Joules sales up but profits dented by Covid costs and supply chain issues

The high street fashion chain said it suffered from shipping delays, increased distribution costs and fewer shoppers as the Omicron variant took hold.

Simon Neville
Tuesday 01 February 2022 07:58
Joules sales are up but profits will take a hit (Mike Egerton/PA)
Joules sales are up but profits will take a hit (Mike Egerton/PA)

High street fashion retailer Joules has said sales are up but extra costs mean profits will be well below those predicted after it suffered a series of Covid-related setbacks.

Profits had been due to hit between £10 million and £12 million, but bosses said they will now come in at around £5 million.

The company said it was affected by fewer shoppers heading to stores as customers stayed away due to the rise in the Omicron variant – down 36% on the same period before the pandemic.

There were also delays to new stock arrivals due to global supply chain challenges, leaving fewer full-price products available and hitting profit margins.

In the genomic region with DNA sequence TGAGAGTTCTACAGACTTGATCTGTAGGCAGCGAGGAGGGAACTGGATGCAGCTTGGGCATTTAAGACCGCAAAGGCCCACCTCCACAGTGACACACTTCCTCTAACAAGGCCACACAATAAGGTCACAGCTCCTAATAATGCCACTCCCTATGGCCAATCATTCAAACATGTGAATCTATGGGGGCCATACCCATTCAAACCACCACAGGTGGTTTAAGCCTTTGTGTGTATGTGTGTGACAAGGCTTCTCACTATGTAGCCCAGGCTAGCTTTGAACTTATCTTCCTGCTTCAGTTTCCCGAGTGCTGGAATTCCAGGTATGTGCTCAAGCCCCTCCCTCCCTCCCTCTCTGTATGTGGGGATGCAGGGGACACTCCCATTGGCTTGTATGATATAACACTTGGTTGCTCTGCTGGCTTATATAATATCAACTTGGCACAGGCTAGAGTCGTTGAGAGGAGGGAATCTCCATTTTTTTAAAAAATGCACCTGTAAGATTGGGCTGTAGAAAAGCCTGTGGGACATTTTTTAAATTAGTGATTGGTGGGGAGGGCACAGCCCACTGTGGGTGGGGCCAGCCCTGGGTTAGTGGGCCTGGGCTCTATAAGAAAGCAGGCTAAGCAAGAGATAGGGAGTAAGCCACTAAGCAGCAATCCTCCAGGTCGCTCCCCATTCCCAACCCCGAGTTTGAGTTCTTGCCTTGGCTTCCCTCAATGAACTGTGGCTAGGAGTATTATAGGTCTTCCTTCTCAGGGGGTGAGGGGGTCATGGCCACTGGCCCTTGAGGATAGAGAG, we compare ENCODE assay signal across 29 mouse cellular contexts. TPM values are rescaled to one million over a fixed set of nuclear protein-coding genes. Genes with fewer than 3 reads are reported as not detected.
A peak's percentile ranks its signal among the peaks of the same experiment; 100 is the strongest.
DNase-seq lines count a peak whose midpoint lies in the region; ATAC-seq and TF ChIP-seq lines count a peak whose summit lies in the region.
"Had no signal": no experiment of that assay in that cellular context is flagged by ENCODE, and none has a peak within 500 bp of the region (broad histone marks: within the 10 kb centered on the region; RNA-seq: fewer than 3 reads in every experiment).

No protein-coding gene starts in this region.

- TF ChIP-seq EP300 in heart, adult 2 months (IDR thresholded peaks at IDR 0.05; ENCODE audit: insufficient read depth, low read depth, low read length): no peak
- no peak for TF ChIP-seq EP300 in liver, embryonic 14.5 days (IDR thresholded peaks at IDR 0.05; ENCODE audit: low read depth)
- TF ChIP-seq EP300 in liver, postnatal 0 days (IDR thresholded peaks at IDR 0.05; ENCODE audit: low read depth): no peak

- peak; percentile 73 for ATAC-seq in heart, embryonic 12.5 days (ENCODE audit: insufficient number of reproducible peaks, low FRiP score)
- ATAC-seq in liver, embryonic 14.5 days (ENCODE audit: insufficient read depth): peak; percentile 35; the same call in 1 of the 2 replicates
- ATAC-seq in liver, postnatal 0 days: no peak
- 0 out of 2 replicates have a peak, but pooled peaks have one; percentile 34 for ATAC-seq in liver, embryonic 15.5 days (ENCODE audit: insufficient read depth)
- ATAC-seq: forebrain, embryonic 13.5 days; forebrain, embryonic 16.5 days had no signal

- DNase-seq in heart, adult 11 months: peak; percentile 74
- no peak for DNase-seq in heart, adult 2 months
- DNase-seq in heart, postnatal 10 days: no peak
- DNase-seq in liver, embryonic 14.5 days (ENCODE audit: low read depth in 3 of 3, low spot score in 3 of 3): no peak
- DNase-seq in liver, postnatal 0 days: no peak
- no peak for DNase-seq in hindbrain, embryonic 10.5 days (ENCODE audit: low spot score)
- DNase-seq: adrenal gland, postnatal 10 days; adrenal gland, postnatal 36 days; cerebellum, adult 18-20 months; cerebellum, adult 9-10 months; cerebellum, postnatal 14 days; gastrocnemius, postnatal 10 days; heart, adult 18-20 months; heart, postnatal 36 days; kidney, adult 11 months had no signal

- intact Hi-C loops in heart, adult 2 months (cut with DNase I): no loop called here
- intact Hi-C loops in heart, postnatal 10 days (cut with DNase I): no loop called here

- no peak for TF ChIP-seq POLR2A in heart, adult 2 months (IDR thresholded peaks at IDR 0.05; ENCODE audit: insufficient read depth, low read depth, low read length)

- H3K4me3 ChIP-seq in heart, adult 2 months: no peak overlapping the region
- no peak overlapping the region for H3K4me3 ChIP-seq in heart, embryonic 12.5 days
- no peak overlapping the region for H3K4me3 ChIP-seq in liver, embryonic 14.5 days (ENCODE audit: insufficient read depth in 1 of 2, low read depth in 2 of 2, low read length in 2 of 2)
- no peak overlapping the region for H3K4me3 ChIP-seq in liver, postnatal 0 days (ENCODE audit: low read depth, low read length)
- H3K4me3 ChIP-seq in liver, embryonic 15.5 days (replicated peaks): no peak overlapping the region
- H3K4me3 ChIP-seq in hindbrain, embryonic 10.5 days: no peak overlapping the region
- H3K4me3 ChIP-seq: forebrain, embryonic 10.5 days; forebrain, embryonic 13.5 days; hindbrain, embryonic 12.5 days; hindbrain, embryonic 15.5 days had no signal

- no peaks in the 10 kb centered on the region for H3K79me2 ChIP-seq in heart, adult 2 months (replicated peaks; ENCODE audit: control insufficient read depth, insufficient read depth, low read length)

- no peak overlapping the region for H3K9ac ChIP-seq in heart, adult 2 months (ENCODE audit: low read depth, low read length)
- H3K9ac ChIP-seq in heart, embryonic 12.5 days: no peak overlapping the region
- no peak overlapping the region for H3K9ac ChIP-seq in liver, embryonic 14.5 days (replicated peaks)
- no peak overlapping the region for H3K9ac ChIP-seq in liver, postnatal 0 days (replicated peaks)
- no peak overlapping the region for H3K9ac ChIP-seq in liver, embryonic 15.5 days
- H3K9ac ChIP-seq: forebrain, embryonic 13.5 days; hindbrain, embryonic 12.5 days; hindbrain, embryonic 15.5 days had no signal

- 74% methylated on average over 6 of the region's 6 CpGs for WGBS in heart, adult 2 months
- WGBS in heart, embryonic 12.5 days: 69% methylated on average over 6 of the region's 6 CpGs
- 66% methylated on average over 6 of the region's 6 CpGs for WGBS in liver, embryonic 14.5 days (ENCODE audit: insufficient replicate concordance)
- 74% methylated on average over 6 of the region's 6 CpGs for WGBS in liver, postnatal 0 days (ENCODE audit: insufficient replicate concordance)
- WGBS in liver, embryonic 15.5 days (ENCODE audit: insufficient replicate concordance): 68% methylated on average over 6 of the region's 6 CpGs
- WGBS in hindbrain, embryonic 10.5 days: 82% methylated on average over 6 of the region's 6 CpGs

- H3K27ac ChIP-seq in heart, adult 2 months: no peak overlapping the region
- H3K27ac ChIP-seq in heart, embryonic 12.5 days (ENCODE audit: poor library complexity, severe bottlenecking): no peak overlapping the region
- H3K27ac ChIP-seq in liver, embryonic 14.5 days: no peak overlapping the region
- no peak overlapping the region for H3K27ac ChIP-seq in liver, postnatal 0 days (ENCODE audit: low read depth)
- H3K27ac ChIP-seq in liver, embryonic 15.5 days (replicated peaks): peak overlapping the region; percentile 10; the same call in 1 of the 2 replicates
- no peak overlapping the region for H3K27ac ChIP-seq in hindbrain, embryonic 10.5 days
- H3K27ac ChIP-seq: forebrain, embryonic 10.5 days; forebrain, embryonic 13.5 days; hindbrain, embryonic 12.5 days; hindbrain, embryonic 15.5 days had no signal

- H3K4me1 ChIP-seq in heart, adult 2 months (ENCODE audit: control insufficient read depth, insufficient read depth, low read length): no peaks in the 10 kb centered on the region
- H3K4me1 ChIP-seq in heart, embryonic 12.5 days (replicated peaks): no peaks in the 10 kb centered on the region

Sales to third parties in wholesale agreements took a subsequent knock due to the delays, and customer orders were cancelled.

Joules has been forced to hold more sales due to new stock not arriving (Liam McBurney/PA)

Meanwhile, profits were also hit by rising costs in freight, duties and distribution.

The company’s distribution centre costs more than doubled, and were £1.2 million above expectations, while wage costs were also higher – although they have since reduced.

Bosses said that, as a result, prices of items in its spring-summer collection will be higher for customers.

They will also rein in costs for marketing, at head office and on upgrades to stores.

Older stock will be sold off cheaply through third parties via outlet stores, while Joules’ wholesale operation will be simplified.

Overall, sales in the nine weeks to January 30 were up 31% against the previous year and 19% on a two-year basis.

The company confirmed that revenues in the six months to November 28 were £127.9 million, up from £95.4 million a year earlier, with underlying pre-tax profits of £2.6 million.

But for the full year pre-tax profits are set to be down and will be no less than £5 million, compared with £6.1 million a year earlier, Joules added.

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